I used to day dream. A lot. It was my favorite pastime when my parents would take their afternoon nap and we were supposed to keep quiet. Imagination has always been and still is a good friend in times of trouble, those times when I simply must imagine a better world, a better reality, a place where I will fit in.
The capacity to imagine a better world is crucial. It is a life force. It is my antidote for the rage, the pain and the frustration that are part and parcel of working for social change. Imagining a better world enhances our hopes and dreams, but it also exacerbates our greatest fears and anxieties.
It was Daniel, my first born, with his rich imagination and keen sense of justice, who first introduced me to the world of super heroes and she-roes. If not for him, I would never have explored the deep, mythical layers of super heroic stories. Today, he gave me this drawing of Superman – the ultimate super hero who carries the weight of the world on his eternal shoulders. In the eyes of his arch enemies, his longing for home is his weakness. But that longing is precisely what makes him such a great character.
He is the Knight of Compassion, able to hear a cry for help from the distant ends of the world and to fly there in a split second and even able to turn back time. Yet every now and then he, too, needs a helping hand. He, too, needs a close human connection. He, too, yearns for compassion.
Sometimes, resistance means creating a different language. Resistance requires that we unlearn some of the things that we have been taught – such as that only the strong survive or that only the strong have the right to survive.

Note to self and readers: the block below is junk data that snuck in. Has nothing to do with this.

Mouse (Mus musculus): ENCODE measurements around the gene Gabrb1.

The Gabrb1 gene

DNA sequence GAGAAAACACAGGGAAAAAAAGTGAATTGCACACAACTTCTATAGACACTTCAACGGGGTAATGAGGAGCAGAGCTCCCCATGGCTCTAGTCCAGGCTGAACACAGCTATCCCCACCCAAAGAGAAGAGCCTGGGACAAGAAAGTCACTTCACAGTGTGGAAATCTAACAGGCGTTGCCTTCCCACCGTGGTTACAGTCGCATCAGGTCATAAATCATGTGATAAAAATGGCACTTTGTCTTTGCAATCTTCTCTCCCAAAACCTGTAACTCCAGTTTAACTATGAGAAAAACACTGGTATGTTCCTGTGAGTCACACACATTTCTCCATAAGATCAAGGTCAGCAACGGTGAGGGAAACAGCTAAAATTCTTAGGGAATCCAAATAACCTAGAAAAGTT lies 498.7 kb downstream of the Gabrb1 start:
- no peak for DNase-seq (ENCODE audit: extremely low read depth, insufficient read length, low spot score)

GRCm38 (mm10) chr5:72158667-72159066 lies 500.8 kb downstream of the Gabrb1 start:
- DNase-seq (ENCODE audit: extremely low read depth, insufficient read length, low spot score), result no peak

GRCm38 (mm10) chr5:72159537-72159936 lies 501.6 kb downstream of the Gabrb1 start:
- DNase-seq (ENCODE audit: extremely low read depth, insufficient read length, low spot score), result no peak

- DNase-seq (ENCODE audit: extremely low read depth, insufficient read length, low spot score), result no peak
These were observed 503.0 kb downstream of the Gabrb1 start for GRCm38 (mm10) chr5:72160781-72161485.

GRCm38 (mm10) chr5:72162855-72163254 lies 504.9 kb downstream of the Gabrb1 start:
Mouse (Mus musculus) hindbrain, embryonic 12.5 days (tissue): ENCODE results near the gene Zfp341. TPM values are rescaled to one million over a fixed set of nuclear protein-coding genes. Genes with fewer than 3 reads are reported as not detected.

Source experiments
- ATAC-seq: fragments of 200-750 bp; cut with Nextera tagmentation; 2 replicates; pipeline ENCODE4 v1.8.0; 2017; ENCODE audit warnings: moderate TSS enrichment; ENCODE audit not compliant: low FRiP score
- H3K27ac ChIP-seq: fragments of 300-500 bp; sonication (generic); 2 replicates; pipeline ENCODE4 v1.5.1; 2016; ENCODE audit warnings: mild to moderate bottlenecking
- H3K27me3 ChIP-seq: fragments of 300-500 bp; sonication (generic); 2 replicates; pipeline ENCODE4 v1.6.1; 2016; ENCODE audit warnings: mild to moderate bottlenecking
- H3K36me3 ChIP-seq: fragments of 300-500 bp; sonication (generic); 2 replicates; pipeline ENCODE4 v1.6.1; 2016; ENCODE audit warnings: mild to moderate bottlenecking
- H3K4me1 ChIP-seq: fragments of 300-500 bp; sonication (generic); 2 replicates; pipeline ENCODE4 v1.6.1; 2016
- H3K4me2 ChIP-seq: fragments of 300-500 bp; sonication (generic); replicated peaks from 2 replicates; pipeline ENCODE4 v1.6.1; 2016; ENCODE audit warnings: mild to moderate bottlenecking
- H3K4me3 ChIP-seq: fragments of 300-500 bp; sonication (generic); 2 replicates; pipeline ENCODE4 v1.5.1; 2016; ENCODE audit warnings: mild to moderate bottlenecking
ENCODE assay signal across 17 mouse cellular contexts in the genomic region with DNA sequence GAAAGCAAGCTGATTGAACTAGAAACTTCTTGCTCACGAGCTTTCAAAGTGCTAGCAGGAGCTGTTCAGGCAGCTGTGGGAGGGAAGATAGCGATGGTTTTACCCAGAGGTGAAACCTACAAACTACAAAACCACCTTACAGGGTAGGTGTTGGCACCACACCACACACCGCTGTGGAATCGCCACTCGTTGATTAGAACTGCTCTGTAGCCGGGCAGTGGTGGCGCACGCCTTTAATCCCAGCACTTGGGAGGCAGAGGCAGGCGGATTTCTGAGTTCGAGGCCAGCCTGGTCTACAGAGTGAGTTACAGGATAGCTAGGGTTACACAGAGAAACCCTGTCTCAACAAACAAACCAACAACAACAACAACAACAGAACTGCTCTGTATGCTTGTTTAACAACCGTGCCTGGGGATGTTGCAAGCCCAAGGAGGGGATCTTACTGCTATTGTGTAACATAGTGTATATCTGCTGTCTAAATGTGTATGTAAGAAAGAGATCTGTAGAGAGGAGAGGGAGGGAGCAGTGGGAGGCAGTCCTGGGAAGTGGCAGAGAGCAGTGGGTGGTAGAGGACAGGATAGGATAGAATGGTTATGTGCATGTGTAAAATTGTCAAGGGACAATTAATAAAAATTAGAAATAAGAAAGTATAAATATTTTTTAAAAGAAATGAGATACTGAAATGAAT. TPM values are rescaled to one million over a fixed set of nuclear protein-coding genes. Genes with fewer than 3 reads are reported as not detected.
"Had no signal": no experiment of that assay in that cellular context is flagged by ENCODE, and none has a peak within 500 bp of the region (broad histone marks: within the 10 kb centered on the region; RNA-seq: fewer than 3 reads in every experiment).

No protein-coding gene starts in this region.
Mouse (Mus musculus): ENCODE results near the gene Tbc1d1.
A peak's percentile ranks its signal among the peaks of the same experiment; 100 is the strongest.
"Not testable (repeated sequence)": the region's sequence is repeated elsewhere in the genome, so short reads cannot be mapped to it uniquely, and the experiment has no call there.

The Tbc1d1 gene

Sometimes, to resist is to redefine the sources of human strength and resilience.
To resist is to insist on holding on to assets that have no financial or material value.
Compassion is a form of resistance. It is a challenge to those who would rob us of our right to hold on to memory, identity, home.
Compassion is the ability to free ourselves – and others – from being ashamed of our vulnerability.
Compassion means holding ourselves to the highest standards; it means showing up and being present with the full power of our humanity.
To show compassion is a political act of caring. It means that we have recognized that passion and emotion are vital components of the work for social change.
I returned home after eight intensive days with the amazing trainers and participants in the Rockwood Art of Leadership. Eight days of learning, reflecting and connecting. Eight days of time out, away from the demanding daily routine, an opportunity to ponder the raw materials of inspirational leadership for social change.
Then I came home. The dogs and the cat were the first to greet me.
And then, one by one, my family gathered. My two heroes and one she-roe; my loved ones, who kept the fort when I was away, who understand my urge to wander sometimes, who agree to share me with my labor of love.
I am grateful for them and to them.
To my man who gave me that soft, exhausted look, who is with me all the way, even when he winds up absorbing the rage I fail to contain.
To my son, the young man who has taught me what true courage really means.
To my little girl, whose wise, sassy, playful eyes are my Gemini Cricket.